7) You were a NIHR Academic Clinical Fellow in Medical Education from 2012-2015. What exactly did this involve and why did you decide to apply to it? Did this have any impact on your specialist training?
I found out about the NIHR ACF at a deanery event which I attended in my role as a foundation representative in FY2. The deadline was in 6 weeks and I decided to apply. I was invited to interview but was unfortunately unsuccessful. That gave me another year to gain experience in research and medical education to show I was committed to the role, and for me it was second time lucky.
During the ACF, I had the opportunity to complete a Masters of Research in Public Health alongside my clinical training. This was very challenging as I was also doing MRCP and later my specialty exams at the same time. My dissertation outlining my original research on doctors’ perceptions of prescribing violations was my proudest moment. I also finished a Postgraduate Certificate in Medical Education (self-funded), and used the skills I had learnt as a clinical tutor.
I wanted the opportunity to learn more about medical education and research. I achieved that, also developed skills in generic areas like time management, writing skills, and self motivation.
Because my ACF was not specialty specific I still had to go through open competition to get my ST3 number which was quite stressful as I could have lost my ACF if I hadn’t got a number.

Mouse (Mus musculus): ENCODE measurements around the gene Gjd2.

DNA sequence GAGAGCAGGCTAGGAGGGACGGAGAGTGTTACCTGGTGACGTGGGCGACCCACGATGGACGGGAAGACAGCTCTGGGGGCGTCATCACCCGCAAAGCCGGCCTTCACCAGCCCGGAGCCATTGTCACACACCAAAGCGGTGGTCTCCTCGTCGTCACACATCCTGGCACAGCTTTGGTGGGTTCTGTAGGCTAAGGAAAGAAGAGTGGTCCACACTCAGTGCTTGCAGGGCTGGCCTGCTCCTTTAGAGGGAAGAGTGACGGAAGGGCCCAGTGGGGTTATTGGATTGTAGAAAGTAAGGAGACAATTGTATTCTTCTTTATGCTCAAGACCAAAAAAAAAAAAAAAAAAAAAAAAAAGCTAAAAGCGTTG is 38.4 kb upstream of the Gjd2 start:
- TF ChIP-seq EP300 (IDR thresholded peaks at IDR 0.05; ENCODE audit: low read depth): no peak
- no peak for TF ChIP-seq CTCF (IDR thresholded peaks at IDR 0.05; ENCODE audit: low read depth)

8) What do you think are the biggest challenges facing medical education in the next 5 years? Do you see any solutions to these problems?
I think medical students expect more from their undergraduate training as university fees have risen so much in recent years. Perhaps that means they are also more motivated to do well and take advantage of the opportunities presented to them.
The balance of postgraduate training and service provision in a time of financial austerity is difficult across the NHS. In my specialty, the tendering out of services to third party companies such as Virgin Care has caused unintended consequences. These businesses are not set up to provide postgraduate training, so alternative solutions have had to be found.
When finances are so tight, training can fall down the list of priorities. However, the recent junior doctor contract debacle has got a lot of junior doctors reengaged in issues affecting their training and the wider NHS.
9) We have a number of users who are final year medical students. Since you are an OSCE examiner, what is your advice to medical students sitting the OSCE?
Preparation, preparation, preparation. Make sure it looks like you have performed each examination/skill/explanation/interpretation a hundred times (because you have!). That leaves your brain free to think about the diagnosis and management rather than trying to remember which bit of the body to examine next!
Make sure you stick to what the OSCE stem asks you to do, and listen to the patient, they will tell you what you need to know. Find out what they are concerned about and address it.
Don’t presume anything, always start with an open question “How can I help you today” (I found this out the hard way in my 3rd year undergraduate OSCE – disaster!).
10) Finally, what’s your number one piece of advice to junior doctors who are considering applying for specialist GUM training?
Arrange some shadowing and show your commitment through extra-curricular activities if you haven’t got any relevant experience through your rotations. Get in touch with someone in the specialty and ask them to look at your application.